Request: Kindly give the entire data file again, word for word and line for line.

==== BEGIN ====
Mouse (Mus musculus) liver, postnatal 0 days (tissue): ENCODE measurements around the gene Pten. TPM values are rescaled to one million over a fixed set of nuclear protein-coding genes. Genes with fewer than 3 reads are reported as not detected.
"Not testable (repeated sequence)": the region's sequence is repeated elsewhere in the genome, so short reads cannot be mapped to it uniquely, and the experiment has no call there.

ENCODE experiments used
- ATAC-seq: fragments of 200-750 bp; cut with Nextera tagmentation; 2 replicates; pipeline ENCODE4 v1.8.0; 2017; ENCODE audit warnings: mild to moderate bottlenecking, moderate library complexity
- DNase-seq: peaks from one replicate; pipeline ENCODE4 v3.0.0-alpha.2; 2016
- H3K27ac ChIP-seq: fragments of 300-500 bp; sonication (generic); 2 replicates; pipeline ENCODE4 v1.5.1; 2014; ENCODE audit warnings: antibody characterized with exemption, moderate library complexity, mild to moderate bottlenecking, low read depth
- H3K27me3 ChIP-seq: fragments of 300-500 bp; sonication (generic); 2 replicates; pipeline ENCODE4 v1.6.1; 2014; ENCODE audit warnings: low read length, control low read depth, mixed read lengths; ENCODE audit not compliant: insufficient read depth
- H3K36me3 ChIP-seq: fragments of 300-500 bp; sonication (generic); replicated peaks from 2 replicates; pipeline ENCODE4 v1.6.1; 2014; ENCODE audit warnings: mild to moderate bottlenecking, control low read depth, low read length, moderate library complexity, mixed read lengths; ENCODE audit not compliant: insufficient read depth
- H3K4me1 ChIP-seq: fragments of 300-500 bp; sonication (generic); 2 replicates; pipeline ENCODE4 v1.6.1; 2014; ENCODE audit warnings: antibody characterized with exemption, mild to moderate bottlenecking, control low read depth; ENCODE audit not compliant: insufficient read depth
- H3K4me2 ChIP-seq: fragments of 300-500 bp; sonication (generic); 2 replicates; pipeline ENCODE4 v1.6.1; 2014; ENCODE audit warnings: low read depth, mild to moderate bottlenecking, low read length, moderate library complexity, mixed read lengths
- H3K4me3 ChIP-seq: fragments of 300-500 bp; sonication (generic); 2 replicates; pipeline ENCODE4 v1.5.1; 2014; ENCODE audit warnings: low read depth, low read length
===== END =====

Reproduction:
Mouse (Mus musculus) liver, postnatal 0 days (tissue): ENCODE measurements around the gene Pten. TPM values are rescaled to one million over a fixed set of nuclear protein-coding genes. Genes with fewer than 3 reads are reported as not detected.
"Not testable (repeated sequence)": the region's sequence is repeated elsewhere in the genome, so short reads cannot be mapped to it uniquely, and the experiment has no call there.

ENCODE experiments used
- ATAC-seq: fragments of 200-750 bp; cut with Nextera tagmentation; 2 replicates; pipeline ENCODE4 v1.8.0; 2017; ENCODE audit warnings: mild to moderate bottlenecking, moderate library complexity
- DNase-seq: peaks from one replicate; pipeline ENCODE4 v3.0.0-alpha.2; 2016
- H3K27ac ChIP-seq: fragments of 300-500 bp; sonication (generic); 2 replicates; pipeline ENCODE4 v1.5.1; 2014; ENCODE audit warnings: antibody characterized with exemption, moderate library complexity, mild to moderate bottlenecking, low read depth
- H3K27me3 ChIP-seq: fragments of 300-500 bp; sonication (generic); 2 replicates; pipeline ENCODE4 v1.6.1; 2014; ENCODE audit warnings: low read length, control low read depth, mixed read lengths; ENCODE audit not compliant: insufficient read depth
- H3K36me3 ChIP-seq: fragments of 300-500 bp; sonication (generic); replicated peaks from 2 replicates; pipeline ENCODE4 v1.6.1; 2014; ENCODE audit warnings: mild to moderate bottlenecking, control low read depth, low read length, moderate library complexity, mixed read lengths; ENCODE audit not compliant: insufficient read depth
- H3K4me1 ChIP-seq: fragments of 300-500 bp; sonication (generic); 2 replicates; pipeline ENCODE4 v1.6.1; 2014; ENCODE audit warnings: antibody characterized with exemption, mild to moderate bottlenecking, control low read depth; ENCODE audit not compliant: insufficient read depth
- H3K4me2 ChIP-seq: fragments of 300-500 bp; sonication (generic); 2 replicates; pipeline ENCODE4 v1.6.1; 2014; ENCODE audit warnings: low read depth, mild to moderate bottlenecking, low read length, moderate library complexity, mixed read lengths
- H3K4me3 ChIP-seq: fragments of 300-500 bp; sonication (generic); 2 replicates; pipeline ENCODE4 v1.5.1; 2014; ENCODE audit warnings: low read depth, low read length